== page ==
Tuesday, September 29, 2009

UFOs, Synchronicity and Morphic Fields

This post examines the notions of synchronicity and morphic field in the context of UFO sightings. If the UFO phenomenon is essentially a psi-related reality, then synchronistic events should be associated with it. Such association, then, should be investigated seriously. What it means is that witnesses may actually have misperceived a mundane object and interpreted it as an ET spaceship. In such circumstances, the ETH ufologist would typically discard such sighting, and ignored any data coming out of it. ETH ufologists (and sceptics) would simply call this a mere coincidence.

But does it really matter if the UFO is actually a misperception or a truly unexplainable aerial phenomenon? I would propose that it does not matter much as long as the experience can be understood as a synchronistic event. One needs to look if the perception of a UFO at that very time could have been a meaningful event that relates to other part of the witnesses’ life. Why, because one should be aware that it is how many psi events start. Meaningful but mundane acausal events can lead to PK effects because ultimately they originate from the same unconscious processes. A single misperceived mundane object might not be a relevant point of data, but when it is put in perspective with several other data points, it might become very relevant. From a methodological standpoint, this implies significant changes as to how UFO events should be investigated. Not only UFO frauds or hoaxes (as discussed a few posts ago) should be included in any serious research but also UFO synchronistic (yet mundane) events.

The idea that synchronistic events surround the UFO phenomenon is not new, however. Raymond Fowler, famous for having investigated the Andreasson affair , wrote a book on how synchronicity was occurring in his life and he his UFO research (Fowler, Raymond. 2004. Synchrofile. Lincoln: iUniverse). John Keel, when investigating for the Mothman Prophecy also noted many synchronistic events around him. Scott Rogo, while researching for Haunted Universe had a few very troubling synchronistic events. Bertrand Méheust started his classic book on UFOs out of a synchronistic event.

To get a better sense as to how synchronicity can be integrated into parasociology in general, and the study of UFOs in particular, a closer look at synchronicity is required. Today’s post is inspired by a short but interesting book on the notion of synchronicity. I certainly recommend it for anyone who wants to have a good and clear introduction to this notion. The full notice is:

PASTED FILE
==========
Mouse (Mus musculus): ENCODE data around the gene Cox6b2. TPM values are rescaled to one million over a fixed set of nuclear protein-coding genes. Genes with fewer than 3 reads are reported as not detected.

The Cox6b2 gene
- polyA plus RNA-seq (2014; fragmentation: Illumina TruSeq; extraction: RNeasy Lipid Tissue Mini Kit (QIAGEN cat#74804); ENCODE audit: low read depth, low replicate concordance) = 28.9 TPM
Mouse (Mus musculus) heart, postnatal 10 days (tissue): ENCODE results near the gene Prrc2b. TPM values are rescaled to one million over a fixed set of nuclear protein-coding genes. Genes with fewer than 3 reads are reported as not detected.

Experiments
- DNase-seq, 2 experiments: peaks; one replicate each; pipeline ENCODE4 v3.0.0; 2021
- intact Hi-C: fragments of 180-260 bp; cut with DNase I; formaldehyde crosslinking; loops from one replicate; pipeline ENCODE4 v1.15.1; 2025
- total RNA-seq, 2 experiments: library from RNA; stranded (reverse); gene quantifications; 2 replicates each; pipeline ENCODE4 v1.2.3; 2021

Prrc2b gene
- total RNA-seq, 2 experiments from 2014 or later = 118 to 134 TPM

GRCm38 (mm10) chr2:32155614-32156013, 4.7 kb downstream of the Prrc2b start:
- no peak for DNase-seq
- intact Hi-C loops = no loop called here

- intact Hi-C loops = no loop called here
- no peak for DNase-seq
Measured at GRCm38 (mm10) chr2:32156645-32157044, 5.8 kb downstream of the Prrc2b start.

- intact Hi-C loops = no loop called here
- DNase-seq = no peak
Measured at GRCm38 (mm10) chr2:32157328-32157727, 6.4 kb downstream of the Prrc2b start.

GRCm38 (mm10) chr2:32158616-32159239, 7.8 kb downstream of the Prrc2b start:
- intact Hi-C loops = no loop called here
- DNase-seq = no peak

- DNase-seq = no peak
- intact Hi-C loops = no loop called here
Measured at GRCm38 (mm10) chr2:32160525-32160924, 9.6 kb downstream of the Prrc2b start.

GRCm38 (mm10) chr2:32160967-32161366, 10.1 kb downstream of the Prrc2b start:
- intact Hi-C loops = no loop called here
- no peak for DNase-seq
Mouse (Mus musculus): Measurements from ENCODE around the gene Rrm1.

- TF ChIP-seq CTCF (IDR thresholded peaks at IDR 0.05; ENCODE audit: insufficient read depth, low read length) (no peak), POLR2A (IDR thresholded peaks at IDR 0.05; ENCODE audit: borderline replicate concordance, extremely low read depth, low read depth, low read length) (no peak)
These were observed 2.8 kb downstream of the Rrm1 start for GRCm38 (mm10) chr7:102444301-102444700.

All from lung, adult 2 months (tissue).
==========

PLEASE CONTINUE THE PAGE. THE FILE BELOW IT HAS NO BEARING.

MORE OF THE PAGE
Combs, Allan and Mark Holland. (1996). Synchronicity: Through the eyes of science, myth and the trickster. New York: Marlow.

Synchronicity as a matter of perspective

The notion of synchronicity has been used in modern physics to describe the famous Bell’s inequalities. John Bell found that when two particles in the same quantum state are pushed through a splitter, their spin (quantum self-rotation) varies in the same way even if they are in a different position and have a different velocity. They appear to be linked by a non-causal property that is call in physics synchronicity or non-locality. In other words, what is perceived at the local level (the particles) can be only understood by a nonlocal understanding of reality (pp. 14-15). The physicist David Bohm proposed that synchronicity is a matter of perspective. If one transposes the splitter experiment from a four dimension construct into a six dimension universe, then the two particles become two different views of the same particle, which explains the paradox discovered by Bell. The key here is to understand that a six dimension universe cannot be imagined by the human mind. It is only a mathematical abstraction, but it is also an acceptance that there are other forces at play in the universe and that it requires a different approach to take stock of them.

If this general principle is extracted out of physics and applied to human life, this raises many interesting issues. One of them is that synchronistic events can be seen as outcomes of a morphic field (as discussed in a previous post, see also Sheldrake 1981; 2006). The morphic field becomes a descriptor for those additional dimensions beyond the usual four. There is also some empirical evidence to show that the notion of morphic field can be used that way. Combs and Holland mentioned some interesting experiments that involved mice, which at every generation they became more effective at finding their way out of a maze (p. 25). Another set of experiments was a hidden picture that was easier to recognize by people outside Europe after it was shown on British television. Somehow the knowledge was integrated into a morphic field (p. 27). Arthur Koestler, the well-known author and parapsychologists, also proposed that all ESP events were forms of synchronicity, in a way congenial Jung’s notion of Absolute Knowledge, which itself can be considered as super-morphic field.